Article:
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Seventy Latin American and international civil society organisations have endorsed a letter urging President Correa of Ecuador to constructively engage with indigenous communities opposing the development of extractive industry projects on their lands. The letter also calls for the removal all legal and policy measures limiting these communities’ fundamental rights to association, assembly and expression. 

“The government has responded to the indigenous communities’ legitimate demands for consultation with mounting repression and further restrictions on fundamental freedoms,” said Marlon Vargas, President of the Confederation of Indigenous Nationalities of the Ecuadorian Amazon (CONFENIAE). “Indigenous community leaders and organisations resisting the advances of extractive industries and demanding the implementation of consultation mechanisms for the expression of their communities’ free, prior and informed consent are being routinely criminalised and judicially harassed,” Vargas added.

Most recently, in the context of ongoing protests and activism orchestrated by indigenous Shuar communities in opposition to the activities of mining companies in Ecuador’s Southern Amazon region, the government has declared a state of emergency suspending basic freedoms in the Morona Santiago province, and threatened to dissolve Acción Ecológica, a well-respected national organisation that has advocated for the rights of nature and the collective rights of peoples for nearly three decades.

The letter highlights the following issues:
•    Abuses were committed against the Shuar community of Nankints, who were denied consultation rights, evicted to make way for a mining venture, repressed as they attempted to reclaim their territory, and further criminalised following clashes with security forces guarding the newly established mining camp resulted in casualties.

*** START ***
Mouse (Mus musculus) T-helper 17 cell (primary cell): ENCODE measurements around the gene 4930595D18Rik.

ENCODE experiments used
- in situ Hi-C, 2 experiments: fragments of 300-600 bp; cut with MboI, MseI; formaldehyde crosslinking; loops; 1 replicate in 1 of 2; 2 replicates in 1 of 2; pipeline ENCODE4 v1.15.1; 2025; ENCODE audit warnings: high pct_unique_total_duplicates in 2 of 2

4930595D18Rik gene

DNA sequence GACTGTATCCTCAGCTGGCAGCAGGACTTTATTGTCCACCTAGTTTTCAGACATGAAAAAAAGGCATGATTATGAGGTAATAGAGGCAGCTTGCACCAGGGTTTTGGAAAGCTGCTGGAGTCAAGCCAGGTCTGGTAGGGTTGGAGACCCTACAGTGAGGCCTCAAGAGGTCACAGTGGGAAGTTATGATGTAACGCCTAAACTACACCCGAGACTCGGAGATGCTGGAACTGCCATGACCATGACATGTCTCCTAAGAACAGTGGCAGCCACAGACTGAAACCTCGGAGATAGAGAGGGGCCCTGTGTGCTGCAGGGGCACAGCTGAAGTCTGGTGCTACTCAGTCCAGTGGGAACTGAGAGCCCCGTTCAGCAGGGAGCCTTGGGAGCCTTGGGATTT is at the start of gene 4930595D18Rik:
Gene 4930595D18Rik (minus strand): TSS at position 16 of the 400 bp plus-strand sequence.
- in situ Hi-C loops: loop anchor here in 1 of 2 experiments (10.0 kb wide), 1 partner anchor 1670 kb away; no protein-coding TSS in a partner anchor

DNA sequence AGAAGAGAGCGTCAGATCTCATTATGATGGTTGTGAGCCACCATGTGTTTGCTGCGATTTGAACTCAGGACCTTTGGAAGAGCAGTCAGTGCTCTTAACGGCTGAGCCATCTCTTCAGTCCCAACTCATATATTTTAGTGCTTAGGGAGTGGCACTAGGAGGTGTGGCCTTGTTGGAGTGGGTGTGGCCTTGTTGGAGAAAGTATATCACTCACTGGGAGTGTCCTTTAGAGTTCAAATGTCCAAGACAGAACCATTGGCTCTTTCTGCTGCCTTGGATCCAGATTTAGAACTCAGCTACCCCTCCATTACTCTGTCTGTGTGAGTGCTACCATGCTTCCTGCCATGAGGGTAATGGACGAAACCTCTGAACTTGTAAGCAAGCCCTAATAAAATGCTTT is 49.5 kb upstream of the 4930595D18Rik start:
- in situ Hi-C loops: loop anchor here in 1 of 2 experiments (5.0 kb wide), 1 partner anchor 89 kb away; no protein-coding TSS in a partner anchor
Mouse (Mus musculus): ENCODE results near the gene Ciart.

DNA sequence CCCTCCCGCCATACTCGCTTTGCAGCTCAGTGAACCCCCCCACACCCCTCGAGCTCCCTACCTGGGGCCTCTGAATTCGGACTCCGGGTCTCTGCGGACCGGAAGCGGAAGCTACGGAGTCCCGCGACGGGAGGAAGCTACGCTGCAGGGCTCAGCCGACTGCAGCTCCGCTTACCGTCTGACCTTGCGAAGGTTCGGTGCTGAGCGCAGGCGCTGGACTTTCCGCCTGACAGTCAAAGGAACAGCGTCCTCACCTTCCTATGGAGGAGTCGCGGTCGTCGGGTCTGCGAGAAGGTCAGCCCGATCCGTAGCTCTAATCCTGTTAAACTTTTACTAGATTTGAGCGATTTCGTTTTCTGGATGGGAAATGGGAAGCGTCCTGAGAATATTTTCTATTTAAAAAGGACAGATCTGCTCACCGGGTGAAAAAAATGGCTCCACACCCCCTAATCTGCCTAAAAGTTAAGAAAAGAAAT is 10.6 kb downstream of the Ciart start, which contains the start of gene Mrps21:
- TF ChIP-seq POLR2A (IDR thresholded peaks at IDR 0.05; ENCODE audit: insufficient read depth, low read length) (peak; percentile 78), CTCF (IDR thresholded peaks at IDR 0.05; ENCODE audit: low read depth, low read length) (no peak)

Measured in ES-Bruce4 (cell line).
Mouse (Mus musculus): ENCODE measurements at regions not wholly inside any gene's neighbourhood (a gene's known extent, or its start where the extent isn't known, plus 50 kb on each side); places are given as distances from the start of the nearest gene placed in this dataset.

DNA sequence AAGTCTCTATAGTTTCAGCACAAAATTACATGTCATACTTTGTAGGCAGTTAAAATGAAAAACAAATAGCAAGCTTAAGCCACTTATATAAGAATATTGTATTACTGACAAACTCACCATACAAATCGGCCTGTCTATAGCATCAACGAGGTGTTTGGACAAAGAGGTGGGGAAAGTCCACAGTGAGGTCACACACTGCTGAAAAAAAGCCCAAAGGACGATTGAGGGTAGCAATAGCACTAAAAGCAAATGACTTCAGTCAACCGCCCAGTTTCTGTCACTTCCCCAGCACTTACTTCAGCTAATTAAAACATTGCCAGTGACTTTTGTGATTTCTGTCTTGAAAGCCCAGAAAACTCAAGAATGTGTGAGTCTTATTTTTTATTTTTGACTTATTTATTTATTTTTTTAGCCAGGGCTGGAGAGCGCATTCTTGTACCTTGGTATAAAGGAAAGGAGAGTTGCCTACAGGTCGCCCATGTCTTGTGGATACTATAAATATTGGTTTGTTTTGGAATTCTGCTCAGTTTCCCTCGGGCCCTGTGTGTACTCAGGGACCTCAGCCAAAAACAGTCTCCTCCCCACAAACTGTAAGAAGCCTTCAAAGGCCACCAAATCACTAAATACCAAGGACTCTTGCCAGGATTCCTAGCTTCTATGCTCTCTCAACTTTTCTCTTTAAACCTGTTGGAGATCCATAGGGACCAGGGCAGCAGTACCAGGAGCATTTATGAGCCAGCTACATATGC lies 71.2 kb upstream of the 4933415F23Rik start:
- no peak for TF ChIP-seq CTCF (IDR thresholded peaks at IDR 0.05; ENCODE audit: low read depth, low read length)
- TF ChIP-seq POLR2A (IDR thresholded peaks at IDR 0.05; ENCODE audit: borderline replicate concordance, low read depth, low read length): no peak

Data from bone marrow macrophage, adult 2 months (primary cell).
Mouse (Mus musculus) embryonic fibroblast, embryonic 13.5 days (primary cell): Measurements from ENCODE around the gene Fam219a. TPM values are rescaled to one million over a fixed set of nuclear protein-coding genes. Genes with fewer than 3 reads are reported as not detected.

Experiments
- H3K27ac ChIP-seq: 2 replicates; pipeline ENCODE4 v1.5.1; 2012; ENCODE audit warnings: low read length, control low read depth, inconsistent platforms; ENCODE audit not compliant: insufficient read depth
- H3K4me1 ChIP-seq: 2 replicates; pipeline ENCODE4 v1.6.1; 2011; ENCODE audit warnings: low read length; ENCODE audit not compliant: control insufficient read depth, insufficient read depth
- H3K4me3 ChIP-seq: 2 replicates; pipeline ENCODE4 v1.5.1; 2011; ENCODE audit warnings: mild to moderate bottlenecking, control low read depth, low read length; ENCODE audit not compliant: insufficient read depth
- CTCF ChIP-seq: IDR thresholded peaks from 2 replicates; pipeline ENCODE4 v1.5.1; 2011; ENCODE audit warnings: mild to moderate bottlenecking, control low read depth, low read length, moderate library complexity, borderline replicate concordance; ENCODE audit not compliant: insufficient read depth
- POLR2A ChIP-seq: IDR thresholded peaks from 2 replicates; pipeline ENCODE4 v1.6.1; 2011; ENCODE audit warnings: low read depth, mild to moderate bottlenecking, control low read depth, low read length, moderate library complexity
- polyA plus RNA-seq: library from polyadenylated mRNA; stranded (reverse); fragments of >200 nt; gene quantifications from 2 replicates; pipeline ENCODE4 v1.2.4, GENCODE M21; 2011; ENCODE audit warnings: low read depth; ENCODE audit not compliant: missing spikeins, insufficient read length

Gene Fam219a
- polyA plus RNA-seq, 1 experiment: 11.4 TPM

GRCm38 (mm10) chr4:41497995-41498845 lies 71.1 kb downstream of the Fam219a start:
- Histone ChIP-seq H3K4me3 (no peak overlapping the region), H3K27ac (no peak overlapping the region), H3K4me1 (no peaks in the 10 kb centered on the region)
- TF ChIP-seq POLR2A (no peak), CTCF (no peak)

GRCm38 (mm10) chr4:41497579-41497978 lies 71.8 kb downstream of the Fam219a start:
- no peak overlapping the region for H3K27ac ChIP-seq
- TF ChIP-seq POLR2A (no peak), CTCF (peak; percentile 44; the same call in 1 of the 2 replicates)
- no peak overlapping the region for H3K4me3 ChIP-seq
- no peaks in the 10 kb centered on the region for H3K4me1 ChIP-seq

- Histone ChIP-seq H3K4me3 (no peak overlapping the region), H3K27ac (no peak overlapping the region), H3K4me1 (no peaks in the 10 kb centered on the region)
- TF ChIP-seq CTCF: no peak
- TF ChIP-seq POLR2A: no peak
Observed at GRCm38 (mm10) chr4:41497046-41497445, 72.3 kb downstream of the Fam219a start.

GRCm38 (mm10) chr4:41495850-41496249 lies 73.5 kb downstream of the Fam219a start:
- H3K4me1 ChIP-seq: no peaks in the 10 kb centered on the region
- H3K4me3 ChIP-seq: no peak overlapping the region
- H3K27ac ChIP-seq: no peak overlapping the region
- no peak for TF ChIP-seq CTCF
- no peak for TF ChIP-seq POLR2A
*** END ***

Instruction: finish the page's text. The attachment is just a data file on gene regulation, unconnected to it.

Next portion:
•    Under the state of emergency that was decreed in the Morona Santiago province, military presence was reinforced in the Shuar communities, basic freedoms were suspended and local dwellers were terrorized.
•    In retaliation to its work to raise awareness about the environmental impacts of mining projects and lack of consultation of indigenous communities, the environmental organisation Acción Ecológica was threatened with the initiation of dissolution procedures.
•    Domestic legislation, including Executive Decrees No. 16 and No. 739, currently allows for the arbitrary dissolution of civil society organisations, and should be repealed and replaced by a comprehensive Associations Law removing all undue restrictions on the freedom of association.

“Over the past few years, the Government of Ecuador has increasingly targeted dissenting civil society, overstepping the boundaries protecting the freedoms of association, peaceful assembly and expression,” said Inés Pousadela, Policy and Research Officer at CIVICUS. “We all need to stand in solidarity with the people of Ecuador and call on the government to uphold its constitutional and international human rights commitments.”

The signatories to the letter urge Ecuador’s Government to implement consultation mechanisms with indigenous communities, refrain from criminalising indigenous community leaders and organisations challenging extractive industry projects, and replace current restrictive legislation with an alternative NGO law upholding constitutional and international standards on freedom of association.

Civic Space in Ecuador is rated as ‘obstructed’ in the CIVICUS Monitor.

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